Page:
As I got older, I spent time in the garden with my Dad. I was always a bit of a tomboy and would much rather play in the dirt or build things with tools than play with dolls. My dad was the “tomato guy”. He always grew the most beautiful tomatoes which was always his favorite summertime lunch; a few slices of heirloom tomato with nothing but some mayonnaise and salt and pepper.

I don’t think it ever really mattered what they were growing, it was the simple act of planting things and watching them grow that was important to them. My grandfather passed at 99 years old. He lived with my Aunt in his senior years, with whom he insisted on growing a garden of some sort every year. At the age of 90, he would ride a 4-wheeler ATV out to check on the garden every day. At 84, my father continues to have a beautiful garden where he still grows lots of tomatoes.

My husband had a gardener father as well. In his later years, he liked to plant in our garden. He always planted garlic every fall. He passed away a couple of years ago, but we are still growing garlic from the bulbs he planted for us. This year, I have 8 beautiful raised beds, where my husband and I are growing squash, strawberries, asparagus, and his father’s garlic and I’m growing 3 varieties of heirloom tomatoes, I know my dad would love them!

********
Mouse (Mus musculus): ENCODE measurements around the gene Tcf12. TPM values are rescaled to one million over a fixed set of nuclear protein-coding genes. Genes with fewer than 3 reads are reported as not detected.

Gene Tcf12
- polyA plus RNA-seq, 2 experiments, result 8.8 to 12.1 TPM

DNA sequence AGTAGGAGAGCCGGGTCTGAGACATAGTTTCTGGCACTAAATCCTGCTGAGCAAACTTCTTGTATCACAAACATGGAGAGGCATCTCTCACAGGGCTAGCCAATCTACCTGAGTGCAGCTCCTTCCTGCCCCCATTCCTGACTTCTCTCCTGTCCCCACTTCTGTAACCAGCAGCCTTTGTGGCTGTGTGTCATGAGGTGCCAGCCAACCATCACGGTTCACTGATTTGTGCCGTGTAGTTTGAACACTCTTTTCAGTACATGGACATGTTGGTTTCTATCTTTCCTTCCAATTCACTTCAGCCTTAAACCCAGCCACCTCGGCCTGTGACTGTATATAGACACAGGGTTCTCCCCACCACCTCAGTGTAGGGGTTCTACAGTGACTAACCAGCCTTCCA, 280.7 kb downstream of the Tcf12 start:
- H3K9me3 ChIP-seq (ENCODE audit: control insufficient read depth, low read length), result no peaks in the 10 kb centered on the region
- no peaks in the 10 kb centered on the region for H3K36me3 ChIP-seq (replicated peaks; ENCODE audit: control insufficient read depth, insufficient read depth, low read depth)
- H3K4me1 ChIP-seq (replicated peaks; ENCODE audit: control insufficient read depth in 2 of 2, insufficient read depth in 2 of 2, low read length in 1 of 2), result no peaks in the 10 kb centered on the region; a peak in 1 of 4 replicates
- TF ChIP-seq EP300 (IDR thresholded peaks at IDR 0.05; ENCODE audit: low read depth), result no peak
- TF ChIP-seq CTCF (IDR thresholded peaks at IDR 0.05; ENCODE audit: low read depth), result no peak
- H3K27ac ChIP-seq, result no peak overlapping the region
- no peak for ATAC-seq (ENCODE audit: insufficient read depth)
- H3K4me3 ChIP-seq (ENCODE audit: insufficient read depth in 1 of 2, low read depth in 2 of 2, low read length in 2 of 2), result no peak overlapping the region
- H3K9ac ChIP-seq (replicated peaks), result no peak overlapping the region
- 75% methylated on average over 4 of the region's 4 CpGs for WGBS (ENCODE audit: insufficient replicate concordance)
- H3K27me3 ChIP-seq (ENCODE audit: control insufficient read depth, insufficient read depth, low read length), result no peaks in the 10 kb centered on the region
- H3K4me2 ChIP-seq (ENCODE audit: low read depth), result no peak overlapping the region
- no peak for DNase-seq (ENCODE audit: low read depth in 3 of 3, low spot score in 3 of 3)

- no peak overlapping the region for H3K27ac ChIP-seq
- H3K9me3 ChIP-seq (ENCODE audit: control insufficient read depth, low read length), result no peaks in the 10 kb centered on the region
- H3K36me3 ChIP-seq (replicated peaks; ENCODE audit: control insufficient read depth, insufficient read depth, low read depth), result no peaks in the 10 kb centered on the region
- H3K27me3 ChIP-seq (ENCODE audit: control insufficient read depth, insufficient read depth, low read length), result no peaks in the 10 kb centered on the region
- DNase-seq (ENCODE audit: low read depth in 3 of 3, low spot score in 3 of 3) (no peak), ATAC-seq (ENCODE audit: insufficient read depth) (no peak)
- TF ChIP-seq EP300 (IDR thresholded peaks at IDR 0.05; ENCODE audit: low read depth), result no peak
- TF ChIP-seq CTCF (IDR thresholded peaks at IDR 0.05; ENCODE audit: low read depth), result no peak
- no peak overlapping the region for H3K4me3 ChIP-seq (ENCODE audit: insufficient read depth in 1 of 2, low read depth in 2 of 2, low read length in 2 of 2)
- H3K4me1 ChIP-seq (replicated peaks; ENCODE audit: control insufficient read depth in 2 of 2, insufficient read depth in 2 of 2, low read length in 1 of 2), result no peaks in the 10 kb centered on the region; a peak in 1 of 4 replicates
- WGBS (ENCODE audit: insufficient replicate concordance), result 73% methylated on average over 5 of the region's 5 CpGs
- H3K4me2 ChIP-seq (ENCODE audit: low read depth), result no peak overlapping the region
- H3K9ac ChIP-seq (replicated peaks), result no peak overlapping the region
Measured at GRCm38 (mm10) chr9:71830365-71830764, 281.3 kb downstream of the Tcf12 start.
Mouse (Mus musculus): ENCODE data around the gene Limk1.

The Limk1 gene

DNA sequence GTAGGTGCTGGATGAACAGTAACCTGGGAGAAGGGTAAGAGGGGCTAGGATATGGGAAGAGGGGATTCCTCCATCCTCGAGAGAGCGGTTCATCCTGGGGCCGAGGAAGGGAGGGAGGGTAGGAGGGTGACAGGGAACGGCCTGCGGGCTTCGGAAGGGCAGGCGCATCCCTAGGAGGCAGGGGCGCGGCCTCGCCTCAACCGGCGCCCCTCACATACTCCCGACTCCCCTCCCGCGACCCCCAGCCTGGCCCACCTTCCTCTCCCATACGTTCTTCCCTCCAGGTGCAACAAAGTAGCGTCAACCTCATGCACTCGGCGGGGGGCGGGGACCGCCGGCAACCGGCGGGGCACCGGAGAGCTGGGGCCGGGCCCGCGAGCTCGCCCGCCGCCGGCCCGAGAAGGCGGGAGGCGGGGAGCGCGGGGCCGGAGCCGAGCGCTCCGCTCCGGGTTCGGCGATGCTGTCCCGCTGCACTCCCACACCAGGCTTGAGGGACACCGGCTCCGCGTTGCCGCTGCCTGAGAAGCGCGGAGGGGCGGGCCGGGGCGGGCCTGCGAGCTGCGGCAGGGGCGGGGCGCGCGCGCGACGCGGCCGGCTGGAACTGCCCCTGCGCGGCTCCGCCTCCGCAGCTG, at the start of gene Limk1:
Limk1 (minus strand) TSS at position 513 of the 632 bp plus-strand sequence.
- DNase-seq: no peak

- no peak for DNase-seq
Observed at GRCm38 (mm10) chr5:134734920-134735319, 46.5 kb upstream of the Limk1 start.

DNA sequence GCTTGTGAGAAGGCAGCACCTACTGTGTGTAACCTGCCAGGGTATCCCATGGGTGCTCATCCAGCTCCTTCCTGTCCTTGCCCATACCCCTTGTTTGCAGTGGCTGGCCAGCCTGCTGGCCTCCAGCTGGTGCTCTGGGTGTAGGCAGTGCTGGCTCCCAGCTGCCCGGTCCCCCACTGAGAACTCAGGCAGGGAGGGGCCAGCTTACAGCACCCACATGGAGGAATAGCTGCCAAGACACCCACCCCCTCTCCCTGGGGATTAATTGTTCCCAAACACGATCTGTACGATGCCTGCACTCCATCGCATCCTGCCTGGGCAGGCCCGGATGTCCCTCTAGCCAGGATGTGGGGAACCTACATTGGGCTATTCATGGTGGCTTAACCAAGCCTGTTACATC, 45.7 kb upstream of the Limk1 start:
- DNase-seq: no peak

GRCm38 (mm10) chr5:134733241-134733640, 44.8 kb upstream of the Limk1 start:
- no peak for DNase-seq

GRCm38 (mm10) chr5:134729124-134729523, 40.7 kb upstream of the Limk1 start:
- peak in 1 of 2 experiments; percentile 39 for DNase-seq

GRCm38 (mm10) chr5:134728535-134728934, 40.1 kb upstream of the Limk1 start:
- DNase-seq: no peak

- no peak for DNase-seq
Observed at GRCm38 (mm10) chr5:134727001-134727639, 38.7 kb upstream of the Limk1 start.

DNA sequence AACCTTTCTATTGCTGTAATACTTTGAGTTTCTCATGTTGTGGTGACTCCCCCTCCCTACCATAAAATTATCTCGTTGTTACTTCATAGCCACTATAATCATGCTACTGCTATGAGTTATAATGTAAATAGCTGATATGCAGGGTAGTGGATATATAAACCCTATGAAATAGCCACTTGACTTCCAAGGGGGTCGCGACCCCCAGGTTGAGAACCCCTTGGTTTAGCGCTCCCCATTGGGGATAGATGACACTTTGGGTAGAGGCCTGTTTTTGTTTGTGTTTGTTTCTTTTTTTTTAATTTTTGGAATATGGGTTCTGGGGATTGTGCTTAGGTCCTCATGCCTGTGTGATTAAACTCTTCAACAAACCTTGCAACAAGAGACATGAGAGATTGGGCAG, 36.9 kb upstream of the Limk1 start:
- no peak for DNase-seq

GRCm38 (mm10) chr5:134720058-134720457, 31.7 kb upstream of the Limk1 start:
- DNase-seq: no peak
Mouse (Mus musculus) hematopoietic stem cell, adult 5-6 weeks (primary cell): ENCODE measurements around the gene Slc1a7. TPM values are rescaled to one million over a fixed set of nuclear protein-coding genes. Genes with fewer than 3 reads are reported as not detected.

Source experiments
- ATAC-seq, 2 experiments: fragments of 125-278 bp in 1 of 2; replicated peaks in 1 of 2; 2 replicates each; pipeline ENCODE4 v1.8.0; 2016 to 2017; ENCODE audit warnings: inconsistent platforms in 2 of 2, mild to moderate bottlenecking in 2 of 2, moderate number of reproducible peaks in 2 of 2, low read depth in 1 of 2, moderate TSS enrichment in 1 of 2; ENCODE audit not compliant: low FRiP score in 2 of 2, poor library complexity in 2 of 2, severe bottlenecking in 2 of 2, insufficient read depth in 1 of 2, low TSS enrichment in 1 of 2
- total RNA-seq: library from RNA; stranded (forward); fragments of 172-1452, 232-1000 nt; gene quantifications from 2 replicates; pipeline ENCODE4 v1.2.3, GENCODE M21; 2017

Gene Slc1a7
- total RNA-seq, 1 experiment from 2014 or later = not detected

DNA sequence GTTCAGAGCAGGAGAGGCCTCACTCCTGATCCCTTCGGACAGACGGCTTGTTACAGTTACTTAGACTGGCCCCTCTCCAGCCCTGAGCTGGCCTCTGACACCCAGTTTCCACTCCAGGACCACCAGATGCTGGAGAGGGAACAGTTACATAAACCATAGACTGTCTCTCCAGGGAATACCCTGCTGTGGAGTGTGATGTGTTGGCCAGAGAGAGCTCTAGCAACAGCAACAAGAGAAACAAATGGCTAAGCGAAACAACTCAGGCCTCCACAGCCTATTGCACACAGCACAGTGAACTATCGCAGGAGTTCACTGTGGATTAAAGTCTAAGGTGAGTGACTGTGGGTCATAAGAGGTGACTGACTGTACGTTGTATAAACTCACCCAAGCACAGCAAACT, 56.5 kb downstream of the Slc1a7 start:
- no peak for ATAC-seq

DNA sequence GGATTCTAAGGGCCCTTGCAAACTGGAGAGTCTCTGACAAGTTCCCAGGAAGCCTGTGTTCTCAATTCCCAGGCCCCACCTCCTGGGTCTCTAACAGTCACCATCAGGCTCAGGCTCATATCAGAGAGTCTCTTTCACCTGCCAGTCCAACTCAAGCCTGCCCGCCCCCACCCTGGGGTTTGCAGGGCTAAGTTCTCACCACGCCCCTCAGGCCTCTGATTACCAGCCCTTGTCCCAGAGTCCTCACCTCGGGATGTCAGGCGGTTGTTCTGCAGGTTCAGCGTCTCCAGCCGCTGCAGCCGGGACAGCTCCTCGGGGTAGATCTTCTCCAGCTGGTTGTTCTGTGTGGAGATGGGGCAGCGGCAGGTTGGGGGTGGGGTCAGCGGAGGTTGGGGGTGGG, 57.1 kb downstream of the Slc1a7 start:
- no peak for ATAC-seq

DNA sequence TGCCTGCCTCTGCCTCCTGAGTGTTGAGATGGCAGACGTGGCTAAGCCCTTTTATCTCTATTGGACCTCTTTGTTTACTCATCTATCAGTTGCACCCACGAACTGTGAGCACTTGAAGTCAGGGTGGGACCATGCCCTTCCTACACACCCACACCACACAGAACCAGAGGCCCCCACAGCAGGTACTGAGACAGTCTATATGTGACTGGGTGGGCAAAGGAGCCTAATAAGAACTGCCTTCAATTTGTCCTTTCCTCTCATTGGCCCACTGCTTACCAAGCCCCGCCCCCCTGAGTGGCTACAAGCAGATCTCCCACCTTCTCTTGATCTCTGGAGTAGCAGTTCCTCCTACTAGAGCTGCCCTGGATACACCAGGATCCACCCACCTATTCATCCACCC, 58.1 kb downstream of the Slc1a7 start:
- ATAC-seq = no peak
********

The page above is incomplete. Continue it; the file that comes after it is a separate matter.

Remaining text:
Derek: Garden Lessons & Mischief

Strawberry plants

My Dad loved to garden and ours was fairly good sized, and just like Jason’s family, everyone had their own plot to take care of. There was a soda pop bottling place nearby, and if you maintained your plot and kept it weeded, Dad would reward you with a 6 pack of soda at the end of the week. I don’t know if I ever got a whole 6 pack, but I do remember it being a great reward!

A friend of mine was growing strawberries and told me that they would spread everywhere and keep other plants out. I thought that was a great idea, so I decided to grow strawberries to save myself the trouble of weeding my plot. Strawberries took over everyone’s garden. My Dad wasn’t too happy about my clever scheme and removed them himself to save the garden. That was the end of my career as a strawberry farmer.

My Dad had a rhubarb plant that he took great care of. I wasn’t too fond of eating rhubarb, so when it was my turn to mow, I’d mow it down to the ground. Dad would get absolutely furious; I can still see him now. That memory of making mischief is a happy one today. We had a lot of fun and I learned a lot from my Dad and his love of gardening.

As Father’s Day approaches, we’re glad to take some time to appreciate the Dads in our lives and the lessons they’ve taught us – both in the garden and in life. Let’s pass on the love of gardening to future generations, just as our Dads did for us.